A BRADFORD man who is visually impaired and requires the aid of a guide dog claims he was “manhandled” and forced out of the Consulate of Pakistan, along with his dog, last week.

Yasar Atta, 22, was at the consulate, off Canal Road, with his family and his guide dog, Kassie. He claims that he and Kassie were forcibly removed from the premises, as staff argued that dogs were not allowed.

Mr. Atta said he often faces abuse when visiting his grandmother’s grave at Scholemoor Cemetery, as some people object to Kassie being there with him.

“I am so upset. I go to the graveyard since my grandma passed away every day. I was harassed by a guy. As soon as I got through the gates a man was shouting ‘Oi’ and said your dog is not allowed in here”, Mr. Atta told the Telegraph & Argus, just a couple of weeks ago.

The incident at the consulate, which happened on Friday, appears to be one that is eerily similar, and has only added to the stress Yasar says he feels.

“Inside the building, some children who were there came up to Kassie and stroked her. But then one staff member told me dogs weren’t allowed”, Yasar says.

“I explained that I’m blind and Kassie is a guide dog. I showed him my ID and all my information, but he refused to read it. Then things escalated and I got pushed out. After that, I called the police. It was out of order.”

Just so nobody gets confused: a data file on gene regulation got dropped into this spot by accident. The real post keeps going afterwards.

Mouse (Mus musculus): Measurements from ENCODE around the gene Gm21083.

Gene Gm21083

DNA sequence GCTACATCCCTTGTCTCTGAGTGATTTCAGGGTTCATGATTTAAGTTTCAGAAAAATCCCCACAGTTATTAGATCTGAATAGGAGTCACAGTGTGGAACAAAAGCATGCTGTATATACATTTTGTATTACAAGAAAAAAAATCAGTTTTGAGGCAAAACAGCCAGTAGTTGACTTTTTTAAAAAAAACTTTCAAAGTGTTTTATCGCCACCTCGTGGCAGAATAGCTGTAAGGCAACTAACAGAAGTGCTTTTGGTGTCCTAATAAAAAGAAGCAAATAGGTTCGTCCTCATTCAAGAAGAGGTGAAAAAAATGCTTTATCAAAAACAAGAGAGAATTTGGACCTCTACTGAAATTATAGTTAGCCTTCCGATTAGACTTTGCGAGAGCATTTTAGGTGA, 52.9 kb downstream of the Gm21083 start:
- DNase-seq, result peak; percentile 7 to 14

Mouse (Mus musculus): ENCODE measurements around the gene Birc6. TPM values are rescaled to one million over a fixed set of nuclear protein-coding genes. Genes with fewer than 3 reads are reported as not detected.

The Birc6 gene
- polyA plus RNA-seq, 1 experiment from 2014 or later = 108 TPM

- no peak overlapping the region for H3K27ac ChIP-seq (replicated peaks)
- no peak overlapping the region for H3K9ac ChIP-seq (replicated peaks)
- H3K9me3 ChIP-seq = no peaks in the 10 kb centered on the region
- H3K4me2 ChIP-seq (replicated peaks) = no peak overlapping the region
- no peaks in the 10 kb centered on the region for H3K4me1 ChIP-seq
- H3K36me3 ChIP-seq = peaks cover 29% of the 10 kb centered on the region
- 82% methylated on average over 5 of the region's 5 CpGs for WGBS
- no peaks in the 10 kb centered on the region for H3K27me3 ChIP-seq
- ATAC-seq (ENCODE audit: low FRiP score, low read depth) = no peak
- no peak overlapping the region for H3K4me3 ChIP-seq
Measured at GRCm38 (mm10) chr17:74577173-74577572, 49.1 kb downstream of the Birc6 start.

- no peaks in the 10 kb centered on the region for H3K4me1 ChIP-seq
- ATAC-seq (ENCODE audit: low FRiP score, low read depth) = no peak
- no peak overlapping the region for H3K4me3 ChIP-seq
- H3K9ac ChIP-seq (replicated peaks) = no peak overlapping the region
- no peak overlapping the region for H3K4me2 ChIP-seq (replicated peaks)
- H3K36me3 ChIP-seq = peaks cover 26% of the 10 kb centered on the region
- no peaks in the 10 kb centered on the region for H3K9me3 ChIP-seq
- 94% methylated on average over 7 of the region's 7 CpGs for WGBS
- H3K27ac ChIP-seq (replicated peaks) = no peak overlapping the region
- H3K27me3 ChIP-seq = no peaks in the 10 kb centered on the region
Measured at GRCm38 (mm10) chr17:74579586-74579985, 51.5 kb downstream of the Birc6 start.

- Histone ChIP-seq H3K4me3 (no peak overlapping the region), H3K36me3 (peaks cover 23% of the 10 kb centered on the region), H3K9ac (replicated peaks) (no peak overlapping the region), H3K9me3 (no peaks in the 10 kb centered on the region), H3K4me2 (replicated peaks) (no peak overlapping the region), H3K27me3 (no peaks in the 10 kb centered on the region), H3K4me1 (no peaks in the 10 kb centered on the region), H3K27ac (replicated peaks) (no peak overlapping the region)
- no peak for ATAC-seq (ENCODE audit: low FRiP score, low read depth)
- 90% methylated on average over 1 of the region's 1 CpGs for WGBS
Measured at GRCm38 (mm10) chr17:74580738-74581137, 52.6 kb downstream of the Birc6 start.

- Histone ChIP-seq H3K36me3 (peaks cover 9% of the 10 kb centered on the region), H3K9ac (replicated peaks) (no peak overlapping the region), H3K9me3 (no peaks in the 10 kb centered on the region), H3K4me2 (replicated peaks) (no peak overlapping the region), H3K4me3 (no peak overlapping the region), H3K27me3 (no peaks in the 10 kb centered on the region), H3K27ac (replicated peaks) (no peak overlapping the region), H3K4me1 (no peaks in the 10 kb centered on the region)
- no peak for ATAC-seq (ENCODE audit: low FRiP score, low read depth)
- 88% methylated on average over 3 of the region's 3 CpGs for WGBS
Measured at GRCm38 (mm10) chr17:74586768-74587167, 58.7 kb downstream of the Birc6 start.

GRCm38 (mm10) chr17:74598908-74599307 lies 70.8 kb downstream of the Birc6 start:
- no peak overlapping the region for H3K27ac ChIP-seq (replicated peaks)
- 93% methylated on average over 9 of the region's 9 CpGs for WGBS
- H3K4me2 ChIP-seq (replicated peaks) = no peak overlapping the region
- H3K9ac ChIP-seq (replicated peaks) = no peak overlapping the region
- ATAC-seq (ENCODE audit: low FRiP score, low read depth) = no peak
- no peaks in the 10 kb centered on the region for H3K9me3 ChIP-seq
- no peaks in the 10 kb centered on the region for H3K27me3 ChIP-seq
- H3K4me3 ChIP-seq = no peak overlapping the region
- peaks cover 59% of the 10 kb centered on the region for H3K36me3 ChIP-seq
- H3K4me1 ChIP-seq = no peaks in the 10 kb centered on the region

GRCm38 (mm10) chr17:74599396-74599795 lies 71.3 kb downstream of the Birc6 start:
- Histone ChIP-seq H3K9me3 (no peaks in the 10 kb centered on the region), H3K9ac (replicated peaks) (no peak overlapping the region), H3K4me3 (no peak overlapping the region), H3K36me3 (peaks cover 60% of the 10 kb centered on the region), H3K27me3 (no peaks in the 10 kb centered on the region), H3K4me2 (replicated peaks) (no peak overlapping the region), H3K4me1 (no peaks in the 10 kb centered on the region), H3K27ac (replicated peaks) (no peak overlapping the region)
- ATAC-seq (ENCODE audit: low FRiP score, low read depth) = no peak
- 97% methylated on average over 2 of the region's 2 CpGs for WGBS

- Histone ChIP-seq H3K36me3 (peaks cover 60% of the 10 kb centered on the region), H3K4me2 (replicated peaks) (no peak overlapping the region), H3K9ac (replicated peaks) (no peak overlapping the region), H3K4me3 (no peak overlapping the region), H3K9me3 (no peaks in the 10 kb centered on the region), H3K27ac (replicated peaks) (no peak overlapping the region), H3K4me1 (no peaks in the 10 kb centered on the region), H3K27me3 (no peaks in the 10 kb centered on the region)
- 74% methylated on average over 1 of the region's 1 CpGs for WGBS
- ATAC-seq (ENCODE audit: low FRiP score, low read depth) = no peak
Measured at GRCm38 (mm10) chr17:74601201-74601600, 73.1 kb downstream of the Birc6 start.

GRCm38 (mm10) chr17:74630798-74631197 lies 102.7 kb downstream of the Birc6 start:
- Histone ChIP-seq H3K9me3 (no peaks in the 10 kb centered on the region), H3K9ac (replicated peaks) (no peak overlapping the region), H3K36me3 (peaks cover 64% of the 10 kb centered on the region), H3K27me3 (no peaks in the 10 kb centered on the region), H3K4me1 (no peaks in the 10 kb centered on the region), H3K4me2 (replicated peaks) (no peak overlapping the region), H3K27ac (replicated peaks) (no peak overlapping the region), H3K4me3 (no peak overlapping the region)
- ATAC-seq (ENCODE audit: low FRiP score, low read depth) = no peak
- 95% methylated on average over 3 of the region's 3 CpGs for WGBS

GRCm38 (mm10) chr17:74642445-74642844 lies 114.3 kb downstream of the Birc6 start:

Mr. Atta’s mum, Parveen Akhtar, explained that a staff member at the consulate did later apologise - but to her, and not to Mr. Atta.

“They should have apologised to Yasar, not to me”, she says.

“Yasar gets abuse, but it’s only uneducated people who give him problems. Kassie is my son’s eyes - I love her to bits. It was hard for me to see what they did to Yasar. Everyone needs to know this can’t be taken lightly.”

When asked for a comment, a spokesperson from the Consulate of Pakistan said, “Yasar was asked to take the dog out, because the children inside were frightened and also because there was not enough room. I’m not sure if our staff were aware that Yasar is blind. We apologised to his mother and everything was sorted. We are sorry for what happened.”

Mr. Atta suffers from Leber’s Hereditary Optic Neuropathy - a condition which caused him to lose his sight at the age of 14.

In 2015, he was the face of the Royal National College for the Blind’s I Can Belong campaign, celebrating the achievements of people with visual impairments.

On Sunday, Yasar was invited as a special guest at Bradford Bulls’ game against Featherstone, joined by his family.

His mum, Parveen, said, “Yasar and my daughter, Sanah, came home with big smiles on their faces, thanks to Bradford Bulls. They said they were treated like royalty. Thankfully, a lot of good people are supporting him.”